And Irene will add only about 15 percent to insurers' weather-related payouts this year, if the current cost estimates hold. Tornadoes, flooding and droughts in the Midwest and South have forced the industry to handle about $17 billion in weather-related claims this year.

New York Stock Exchange ready for trading Monday

Posted: 28 Aug 2011 05:59 PM PDT

NEW YORK: The opening bell at the New York Stock Exchange will ring on time Monday.

Operators of the historic Big Board and other major U.S. exchanges said they plan to open for trading as usual.

Their announcements came after city officials said damage from Tropical Storm Irene wasn't as severe as feared in New York's financial district.

How all the people who work at the exchanges and related businesses in New York will make it to work remained a puzzle late Sunday. Limited bus service resumed in Manhattan and the Bronx Sunday evening, but it wasn't clear the city's subways and buses would be running normally in time for Monday's morning commute.

And flooding and downed trees obstructed tracks throughout the commuter rail systems that bring workers in from the Connecticut, New York and New Jersey suburbs.

The nation's largest mass transit system shut down ahead of the storm, and hundreds of thousands of city residents were ordered to leave threatened areas. Mayor Michael Bloomberg lifted the evacuation order for downtown Manhattan, effective 3 p.m.

Weather has shut down or delayed the opening of the stock markets about two dozen times in the past. The most recent weather delay occurred Jan. 8, 1996, when the New York Stock Exchange opened 90 minutes late, at 11 a.m., due to a snowstorm. The New York Stock Exchange also closes for nine holidays a year when stock markets around the world are open.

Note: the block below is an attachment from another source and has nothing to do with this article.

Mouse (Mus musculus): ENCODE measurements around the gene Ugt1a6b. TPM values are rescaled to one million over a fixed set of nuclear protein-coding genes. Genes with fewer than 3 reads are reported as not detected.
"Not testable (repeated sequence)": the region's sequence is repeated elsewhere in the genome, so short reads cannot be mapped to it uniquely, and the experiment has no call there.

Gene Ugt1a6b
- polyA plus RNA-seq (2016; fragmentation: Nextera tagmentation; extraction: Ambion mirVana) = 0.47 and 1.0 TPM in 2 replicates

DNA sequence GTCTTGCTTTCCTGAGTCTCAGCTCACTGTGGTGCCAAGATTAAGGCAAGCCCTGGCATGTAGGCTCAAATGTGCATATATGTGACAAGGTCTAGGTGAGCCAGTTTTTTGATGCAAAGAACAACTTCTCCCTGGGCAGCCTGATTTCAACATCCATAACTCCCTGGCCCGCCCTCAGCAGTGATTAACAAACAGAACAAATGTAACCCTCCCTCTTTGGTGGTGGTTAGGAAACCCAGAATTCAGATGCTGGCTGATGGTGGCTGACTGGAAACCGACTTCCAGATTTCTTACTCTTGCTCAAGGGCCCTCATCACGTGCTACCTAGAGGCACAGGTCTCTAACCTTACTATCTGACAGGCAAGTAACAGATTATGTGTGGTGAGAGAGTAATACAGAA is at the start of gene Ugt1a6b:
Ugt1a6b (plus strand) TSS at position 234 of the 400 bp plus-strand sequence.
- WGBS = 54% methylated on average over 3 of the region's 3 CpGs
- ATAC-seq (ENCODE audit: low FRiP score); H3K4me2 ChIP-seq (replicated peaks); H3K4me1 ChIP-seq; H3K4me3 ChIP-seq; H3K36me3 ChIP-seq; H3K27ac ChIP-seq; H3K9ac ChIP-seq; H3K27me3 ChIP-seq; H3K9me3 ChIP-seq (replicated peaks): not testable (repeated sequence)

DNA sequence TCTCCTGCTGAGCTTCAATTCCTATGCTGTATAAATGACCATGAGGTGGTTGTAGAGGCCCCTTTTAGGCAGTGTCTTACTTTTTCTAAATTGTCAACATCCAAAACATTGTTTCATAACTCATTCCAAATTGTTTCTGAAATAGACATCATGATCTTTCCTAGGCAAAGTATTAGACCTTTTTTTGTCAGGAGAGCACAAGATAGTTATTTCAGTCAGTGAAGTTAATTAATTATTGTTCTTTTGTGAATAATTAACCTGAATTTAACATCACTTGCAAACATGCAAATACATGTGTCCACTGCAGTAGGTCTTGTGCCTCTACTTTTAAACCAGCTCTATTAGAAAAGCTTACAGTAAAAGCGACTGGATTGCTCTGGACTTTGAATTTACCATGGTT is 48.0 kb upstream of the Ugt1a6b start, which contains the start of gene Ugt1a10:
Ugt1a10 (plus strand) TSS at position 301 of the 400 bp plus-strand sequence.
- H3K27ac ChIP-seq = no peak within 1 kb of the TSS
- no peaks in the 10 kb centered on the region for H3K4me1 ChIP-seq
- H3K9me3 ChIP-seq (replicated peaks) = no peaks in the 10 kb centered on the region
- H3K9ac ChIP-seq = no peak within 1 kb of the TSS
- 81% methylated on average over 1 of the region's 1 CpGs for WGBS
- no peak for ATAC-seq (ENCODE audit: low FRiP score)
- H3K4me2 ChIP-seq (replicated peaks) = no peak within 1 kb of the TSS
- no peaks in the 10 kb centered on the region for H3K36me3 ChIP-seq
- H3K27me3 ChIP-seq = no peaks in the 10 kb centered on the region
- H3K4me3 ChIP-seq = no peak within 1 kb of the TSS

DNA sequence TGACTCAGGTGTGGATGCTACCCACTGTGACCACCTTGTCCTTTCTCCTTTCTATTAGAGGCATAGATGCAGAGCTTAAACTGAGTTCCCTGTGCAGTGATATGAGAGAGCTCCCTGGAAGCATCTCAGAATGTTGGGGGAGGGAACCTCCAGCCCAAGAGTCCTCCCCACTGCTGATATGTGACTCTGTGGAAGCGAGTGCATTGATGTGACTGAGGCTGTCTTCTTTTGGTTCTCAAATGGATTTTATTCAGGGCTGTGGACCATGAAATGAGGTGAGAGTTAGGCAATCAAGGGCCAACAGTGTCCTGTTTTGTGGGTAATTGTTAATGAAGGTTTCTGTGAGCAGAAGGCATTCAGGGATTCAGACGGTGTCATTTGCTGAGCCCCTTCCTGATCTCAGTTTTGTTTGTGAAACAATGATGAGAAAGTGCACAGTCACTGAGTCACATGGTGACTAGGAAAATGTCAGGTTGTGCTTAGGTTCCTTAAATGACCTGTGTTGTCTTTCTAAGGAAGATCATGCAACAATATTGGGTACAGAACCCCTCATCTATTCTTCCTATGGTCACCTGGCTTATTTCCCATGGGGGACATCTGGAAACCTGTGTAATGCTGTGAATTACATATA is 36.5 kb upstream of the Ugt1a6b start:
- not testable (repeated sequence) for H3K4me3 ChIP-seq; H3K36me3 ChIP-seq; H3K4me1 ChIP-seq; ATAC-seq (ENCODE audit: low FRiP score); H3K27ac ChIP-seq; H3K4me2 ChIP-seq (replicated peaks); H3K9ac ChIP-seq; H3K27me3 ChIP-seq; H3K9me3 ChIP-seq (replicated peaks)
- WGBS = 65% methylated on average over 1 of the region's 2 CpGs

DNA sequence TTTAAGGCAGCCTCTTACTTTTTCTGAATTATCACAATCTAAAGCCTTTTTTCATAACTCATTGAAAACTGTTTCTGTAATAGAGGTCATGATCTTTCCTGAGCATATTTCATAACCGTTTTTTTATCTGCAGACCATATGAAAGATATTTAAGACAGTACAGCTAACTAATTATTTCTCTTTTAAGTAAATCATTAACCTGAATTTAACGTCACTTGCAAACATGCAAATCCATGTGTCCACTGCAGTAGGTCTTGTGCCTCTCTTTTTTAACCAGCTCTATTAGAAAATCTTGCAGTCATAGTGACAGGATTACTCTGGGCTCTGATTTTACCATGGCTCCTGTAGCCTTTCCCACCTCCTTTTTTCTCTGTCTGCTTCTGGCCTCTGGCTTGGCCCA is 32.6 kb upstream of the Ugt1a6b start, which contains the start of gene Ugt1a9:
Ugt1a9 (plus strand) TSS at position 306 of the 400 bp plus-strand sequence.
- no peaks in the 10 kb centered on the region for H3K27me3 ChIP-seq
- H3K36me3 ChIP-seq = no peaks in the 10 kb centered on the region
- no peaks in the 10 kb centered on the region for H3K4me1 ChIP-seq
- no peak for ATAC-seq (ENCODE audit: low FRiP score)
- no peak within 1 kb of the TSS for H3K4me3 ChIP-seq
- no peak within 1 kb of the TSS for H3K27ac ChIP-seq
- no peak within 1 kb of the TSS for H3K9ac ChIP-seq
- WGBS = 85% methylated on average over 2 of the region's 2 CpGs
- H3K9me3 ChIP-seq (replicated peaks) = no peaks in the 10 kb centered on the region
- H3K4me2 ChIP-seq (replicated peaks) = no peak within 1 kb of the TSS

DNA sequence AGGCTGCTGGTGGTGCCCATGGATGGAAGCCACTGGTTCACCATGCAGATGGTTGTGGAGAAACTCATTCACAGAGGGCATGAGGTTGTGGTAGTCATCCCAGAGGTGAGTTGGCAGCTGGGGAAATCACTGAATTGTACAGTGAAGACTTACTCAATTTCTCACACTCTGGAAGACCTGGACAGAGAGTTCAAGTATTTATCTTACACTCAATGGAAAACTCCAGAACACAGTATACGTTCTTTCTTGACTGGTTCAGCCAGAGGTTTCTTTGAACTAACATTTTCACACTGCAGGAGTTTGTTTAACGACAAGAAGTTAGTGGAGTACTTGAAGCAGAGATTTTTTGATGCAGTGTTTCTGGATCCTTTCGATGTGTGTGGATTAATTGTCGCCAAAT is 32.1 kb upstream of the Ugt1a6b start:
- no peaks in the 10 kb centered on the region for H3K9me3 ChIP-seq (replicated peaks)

The exchanges help link buyers and sellers of stocks and other investments like commodities. So they're essential to making the world's financial markets work.

Over the years, the weather has become less of a concern for markets because computerized trading has cut the need for live brokers, who used to shout all their orders out in person on the floor of major exchanges.

When broker Peter Tuchman started working on the New York Stock Exchange 25 years ago, he said there were about 1,500 traders on the floor and all transactions were made through "open outcry and paper."

Now he said there are just about 350 brokers on the floor.

Because most transactions are electronic, the major exchanges said they were prepared to open Monday even if the storm's impact had been severe. The New York Stock Exchange said that, if it faced flooding and power outages, it could have used its electronic exchange, the NYSE Arca in Chicago. The NYSE acquired that exchange in 2006 and offers trading through it in more than 8,000 stocks and options.

Nasdaq OMX Group Inc. spokesman Frank DeMaria said it could have handled trading through its exchange in Stockholm, Sweden, and additional centers in the U.S. Nasdaq, which is based in Lower Manhattan but conducts its opening and closing bell from a television studio in New York's Times Square, already is all electronic, so it doesn't even have a trading floor.